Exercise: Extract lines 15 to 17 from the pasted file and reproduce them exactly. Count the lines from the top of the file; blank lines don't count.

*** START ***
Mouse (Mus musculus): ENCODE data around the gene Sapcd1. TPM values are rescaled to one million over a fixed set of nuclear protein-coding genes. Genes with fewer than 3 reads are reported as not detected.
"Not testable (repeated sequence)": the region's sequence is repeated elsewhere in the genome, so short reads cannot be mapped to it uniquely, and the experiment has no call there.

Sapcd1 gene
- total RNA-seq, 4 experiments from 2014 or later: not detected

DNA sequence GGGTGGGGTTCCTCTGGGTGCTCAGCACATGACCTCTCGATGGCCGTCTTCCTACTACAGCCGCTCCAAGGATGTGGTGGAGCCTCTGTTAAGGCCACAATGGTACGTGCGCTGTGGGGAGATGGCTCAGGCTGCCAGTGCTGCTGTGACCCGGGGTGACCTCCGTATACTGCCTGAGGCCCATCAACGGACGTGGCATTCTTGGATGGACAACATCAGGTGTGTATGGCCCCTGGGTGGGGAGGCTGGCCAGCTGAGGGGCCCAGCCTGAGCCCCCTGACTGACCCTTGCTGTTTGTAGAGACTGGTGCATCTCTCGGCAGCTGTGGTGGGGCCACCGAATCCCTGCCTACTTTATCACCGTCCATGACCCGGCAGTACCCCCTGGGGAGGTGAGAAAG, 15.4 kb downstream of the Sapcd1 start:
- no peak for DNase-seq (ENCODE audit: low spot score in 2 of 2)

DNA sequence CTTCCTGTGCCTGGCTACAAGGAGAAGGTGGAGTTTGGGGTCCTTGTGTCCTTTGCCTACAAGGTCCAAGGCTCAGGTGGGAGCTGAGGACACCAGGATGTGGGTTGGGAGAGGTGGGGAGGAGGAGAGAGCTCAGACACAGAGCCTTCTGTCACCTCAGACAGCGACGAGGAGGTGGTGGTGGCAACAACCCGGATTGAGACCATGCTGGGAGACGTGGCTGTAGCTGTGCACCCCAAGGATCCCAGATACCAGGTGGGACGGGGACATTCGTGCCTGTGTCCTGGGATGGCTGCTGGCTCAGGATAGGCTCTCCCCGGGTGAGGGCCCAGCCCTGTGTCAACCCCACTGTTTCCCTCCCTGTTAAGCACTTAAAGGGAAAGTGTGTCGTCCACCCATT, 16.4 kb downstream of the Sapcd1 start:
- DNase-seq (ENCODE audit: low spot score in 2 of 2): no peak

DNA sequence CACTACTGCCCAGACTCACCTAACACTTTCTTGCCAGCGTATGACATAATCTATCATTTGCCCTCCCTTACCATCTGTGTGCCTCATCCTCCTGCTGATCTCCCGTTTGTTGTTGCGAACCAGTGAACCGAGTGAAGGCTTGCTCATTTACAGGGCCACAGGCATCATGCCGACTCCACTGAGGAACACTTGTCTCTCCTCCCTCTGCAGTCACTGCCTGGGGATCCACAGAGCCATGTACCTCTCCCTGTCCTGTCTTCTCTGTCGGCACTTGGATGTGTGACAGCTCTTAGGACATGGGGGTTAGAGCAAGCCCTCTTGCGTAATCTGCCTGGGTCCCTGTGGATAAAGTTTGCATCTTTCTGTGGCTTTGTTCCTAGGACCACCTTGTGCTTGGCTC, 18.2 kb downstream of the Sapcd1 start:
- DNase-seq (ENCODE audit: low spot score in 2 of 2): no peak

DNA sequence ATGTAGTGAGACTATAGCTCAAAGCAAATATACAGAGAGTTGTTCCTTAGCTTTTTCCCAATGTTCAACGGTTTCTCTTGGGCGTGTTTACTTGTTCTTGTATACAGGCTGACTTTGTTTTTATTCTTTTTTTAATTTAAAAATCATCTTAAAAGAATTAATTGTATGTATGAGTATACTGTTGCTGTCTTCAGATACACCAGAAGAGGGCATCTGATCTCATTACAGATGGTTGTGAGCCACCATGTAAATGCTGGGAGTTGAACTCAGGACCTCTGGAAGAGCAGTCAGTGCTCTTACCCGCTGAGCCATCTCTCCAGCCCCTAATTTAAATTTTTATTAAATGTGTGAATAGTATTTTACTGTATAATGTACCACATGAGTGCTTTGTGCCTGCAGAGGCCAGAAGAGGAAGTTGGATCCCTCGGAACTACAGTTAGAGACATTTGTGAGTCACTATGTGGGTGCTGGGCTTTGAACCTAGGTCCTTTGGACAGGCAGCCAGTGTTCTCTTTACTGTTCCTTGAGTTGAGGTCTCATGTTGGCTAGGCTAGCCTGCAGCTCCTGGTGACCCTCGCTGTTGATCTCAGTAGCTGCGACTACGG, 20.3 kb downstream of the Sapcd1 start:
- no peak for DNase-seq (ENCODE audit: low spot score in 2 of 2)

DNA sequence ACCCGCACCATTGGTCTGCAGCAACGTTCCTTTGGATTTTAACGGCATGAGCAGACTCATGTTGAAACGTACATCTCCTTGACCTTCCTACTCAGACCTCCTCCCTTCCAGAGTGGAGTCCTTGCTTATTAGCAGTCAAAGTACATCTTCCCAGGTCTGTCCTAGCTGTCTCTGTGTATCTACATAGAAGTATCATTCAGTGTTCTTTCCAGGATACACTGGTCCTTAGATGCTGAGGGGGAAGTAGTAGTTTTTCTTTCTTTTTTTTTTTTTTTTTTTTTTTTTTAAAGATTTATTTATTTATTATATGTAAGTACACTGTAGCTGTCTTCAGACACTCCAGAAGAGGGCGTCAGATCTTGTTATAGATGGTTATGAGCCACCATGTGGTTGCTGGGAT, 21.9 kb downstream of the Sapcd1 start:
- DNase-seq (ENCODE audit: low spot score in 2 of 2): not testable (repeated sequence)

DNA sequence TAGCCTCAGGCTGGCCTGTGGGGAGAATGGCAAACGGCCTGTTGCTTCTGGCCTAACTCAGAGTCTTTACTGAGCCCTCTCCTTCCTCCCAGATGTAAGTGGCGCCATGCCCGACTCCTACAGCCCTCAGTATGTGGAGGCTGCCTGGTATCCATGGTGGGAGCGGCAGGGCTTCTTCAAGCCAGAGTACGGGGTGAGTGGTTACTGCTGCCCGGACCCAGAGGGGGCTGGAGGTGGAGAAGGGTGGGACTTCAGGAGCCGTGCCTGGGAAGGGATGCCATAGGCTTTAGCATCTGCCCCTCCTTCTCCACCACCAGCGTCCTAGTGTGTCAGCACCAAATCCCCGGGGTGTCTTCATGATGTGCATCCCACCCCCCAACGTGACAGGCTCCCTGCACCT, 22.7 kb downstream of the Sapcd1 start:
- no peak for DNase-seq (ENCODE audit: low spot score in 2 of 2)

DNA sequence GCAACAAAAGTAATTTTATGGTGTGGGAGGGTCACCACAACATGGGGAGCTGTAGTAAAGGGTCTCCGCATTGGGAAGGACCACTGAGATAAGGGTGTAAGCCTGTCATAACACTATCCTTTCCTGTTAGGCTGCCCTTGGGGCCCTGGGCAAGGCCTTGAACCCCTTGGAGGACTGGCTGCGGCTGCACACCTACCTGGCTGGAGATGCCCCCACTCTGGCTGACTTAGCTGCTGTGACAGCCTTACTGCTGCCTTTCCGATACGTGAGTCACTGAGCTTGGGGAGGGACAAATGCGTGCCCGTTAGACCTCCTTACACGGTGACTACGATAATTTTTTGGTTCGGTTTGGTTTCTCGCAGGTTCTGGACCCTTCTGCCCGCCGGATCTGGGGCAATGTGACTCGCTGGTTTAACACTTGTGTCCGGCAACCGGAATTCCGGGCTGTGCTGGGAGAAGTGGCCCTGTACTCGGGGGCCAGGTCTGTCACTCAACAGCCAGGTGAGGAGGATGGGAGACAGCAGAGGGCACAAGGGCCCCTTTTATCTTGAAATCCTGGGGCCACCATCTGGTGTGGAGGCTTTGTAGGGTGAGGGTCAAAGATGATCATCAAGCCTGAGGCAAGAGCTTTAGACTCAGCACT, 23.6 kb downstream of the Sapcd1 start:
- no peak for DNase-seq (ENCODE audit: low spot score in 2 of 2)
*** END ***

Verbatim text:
DNA sequence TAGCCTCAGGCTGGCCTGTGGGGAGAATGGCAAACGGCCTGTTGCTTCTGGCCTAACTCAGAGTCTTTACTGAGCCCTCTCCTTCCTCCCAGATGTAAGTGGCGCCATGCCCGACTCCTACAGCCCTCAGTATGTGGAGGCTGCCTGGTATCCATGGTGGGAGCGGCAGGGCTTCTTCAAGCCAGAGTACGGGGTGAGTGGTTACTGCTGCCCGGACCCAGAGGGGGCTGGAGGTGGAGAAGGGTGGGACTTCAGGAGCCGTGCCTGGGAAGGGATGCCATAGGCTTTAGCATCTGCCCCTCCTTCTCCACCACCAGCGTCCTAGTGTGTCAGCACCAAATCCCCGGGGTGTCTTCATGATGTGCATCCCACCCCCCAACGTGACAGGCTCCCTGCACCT, 22.7 kb downstream of the Sapcd1 start:
- no peak for DNase-seq (ENCODE audit: low spot score in 2 of 2)

DNA sequence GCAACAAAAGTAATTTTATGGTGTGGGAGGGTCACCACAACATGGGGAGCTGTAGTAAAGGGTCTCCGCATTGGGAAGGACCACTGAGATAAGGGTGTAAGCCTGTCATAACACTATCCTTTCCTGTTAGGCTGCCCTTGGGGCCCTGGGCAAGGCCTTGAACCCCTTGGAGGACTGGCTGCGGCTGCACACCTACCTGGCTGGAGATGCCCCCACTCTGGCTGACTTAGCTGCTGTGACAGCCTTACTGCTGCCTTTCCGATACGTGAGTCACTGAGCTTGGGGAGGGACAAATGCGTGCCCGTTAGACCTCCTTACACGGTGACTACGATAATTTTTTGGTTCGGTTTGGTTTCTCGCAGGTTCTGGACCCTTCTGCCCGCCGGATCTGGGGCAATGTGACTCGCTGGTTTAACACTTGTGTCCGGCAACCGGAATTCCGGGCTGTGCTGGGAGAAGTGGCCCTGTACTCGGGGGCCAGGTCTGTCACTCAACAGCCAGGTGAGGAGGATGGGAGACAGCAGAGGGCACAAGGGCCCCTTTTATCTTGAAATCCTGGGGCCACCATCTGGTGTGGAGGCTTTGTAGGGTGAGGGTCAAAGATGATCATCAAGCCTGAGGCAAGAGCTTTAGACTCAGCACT, 23.6 kb downstream of the Sapcd1 start: